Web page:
From L’Intrus REDUX Curated by Natasha Marie Llorens
Westfälischer Kunstverein, Münster, Germany
June 15 – August 18 2019
Artists: Ayman Alazraq / Emanuel Svedin, Nadia Barkate, Mounir Gouri, Jumana Manna, Omar Mismar, Chelsea Knight / Shane Aslan Selzer, Mourad Krinah, Anna López Luna, Katharina Monka, Sondra Perry, Sreshta Rit Premnath, Lara Tabet
To picture the stranger, an intruder, a person seeking refuge or asylum presents a contradiction. As soon as it is possible to know by looking at a picture that someone is a stranger, their difference becomes categorical, a fact of their existence. To define someone in this way damages their humanity because it is based on that which they do not belong rather than that which they are.
“L’Intrus REDUX” takes Jean-Luc Nancy’s eponymous book (L’Intrus) as a point of departure. Nancy describes the one who is intruding as a transplanted heart. His body needs the stranger but it is also in danger of rejecting that stranger and, as a consequence, of dying. “L’Intrus REDUX” presents artists who lean in the direction Nancy indicates: rather than trying to simply picture the stranger, their work depicts a relation to the stranger as an intimate and vital interdependence.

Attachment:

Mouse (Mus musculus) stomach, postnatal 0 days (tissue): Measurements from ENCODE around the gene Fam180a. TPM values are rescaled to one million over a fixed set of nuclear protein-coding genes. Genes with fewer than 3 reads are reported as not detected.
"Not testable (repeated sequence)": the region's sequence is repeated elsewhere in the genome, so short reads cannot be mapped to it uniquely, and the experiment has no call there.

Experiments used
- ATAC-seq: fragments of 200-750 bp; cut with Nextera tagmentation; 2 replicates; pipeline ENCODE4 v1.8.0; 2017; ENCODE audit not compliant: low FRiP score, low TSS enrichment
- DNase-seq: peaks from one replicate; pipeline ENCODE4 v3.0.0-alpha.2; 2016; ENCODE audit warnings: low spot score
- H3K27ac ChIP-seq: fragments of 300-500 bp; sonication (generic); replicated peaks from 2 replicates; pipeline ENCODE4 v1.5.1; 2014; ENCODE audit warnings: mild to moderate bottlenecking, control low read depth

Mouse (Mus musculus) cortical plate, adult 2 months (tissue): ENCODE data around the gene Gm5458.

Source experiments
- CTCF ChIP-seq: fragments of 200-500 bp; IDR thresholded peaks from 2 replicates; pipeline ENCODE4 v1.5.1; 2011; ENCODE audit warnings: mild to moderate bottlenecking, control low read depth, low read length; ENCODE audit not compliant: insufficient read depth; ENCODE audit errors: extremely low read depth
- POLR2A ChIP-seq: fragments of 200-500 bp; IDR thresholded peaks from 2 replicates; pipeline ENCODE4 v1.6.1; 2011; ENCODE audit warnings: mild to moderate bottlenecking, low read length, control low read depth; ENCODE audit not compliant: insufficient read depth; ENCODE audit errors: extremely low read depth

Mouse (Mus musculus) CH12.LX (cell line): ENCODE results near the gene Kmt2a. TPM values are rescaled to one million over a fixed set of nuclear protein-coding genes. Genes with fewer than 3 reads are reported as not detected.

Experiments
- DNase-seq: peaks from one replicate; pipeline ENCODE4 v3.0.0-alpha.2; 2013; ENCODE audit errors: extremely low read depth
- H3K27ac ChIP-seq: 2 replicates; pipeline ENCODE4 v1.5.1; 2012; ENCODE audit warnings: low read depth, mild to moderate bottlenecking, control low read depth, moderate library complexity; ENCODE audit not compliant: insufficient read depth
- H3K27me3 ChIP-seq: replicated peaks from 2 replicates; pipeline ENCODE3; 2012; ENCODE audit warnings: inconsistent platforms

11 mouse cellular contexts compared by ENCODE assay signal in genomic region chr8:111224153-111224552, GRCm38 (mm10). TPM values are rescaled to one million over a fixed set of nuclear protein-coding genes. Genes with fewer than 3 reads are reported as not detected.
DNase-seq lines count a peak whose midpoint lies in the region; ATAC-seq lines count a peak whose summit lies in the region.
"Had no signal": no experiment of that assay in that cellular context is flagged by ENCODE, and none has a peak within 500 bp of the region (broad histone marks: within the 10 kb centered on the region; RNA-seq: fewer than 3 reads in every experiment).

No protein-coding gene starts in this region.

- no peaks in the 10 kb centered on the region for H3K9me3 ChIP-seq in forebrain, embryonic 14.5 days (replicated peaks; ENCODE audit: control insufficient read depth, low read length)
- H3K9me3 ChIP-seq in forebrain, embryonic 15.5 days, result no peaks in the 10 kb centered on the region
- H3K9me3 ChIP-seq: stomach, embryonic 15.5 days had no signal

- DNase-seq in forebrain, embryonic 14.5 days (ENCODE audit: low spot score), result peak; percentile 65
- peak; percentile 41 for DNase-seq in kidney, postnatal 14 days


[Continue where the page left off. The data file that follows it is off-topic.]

In Those Who Wait, a commissioned work by SRESHTA RIT PREMNATH, the representation of structural violence is tacit, embedded in the ubiquitous nature of its materials. Those Who Wait is made with the recto and verso of a makeshift, corrugated plastic wall mounted with torn laser-jet prints. The prints document the view from the artist’s studio, which is of New York Bay. The Bay is book-ended by the Metropolitan Correctional Center on one side—which currently serves as a prison for those undergoing deportation proceedings in New York—and the Statue of Liberty and Ellis Island on the other—the historical point of entry for immigrants to the US. Each location is therefore both a promise of justice and a site of structural violence against those deemed strangers by the US justice system. Behind the fence, two stacked frames built with metal scaffolding are draped with a number of figure-like sculptures, titled Slump, made with foam soaked in plaster. The scaffolding structure is based on bunk beds used to hold inmates in ICE detention centers. The installation renders the state of delay and stasis inflicted on bodies held in a spatio-temporal zone of exception, a space created to obscure the State’s struggle to resist alterity.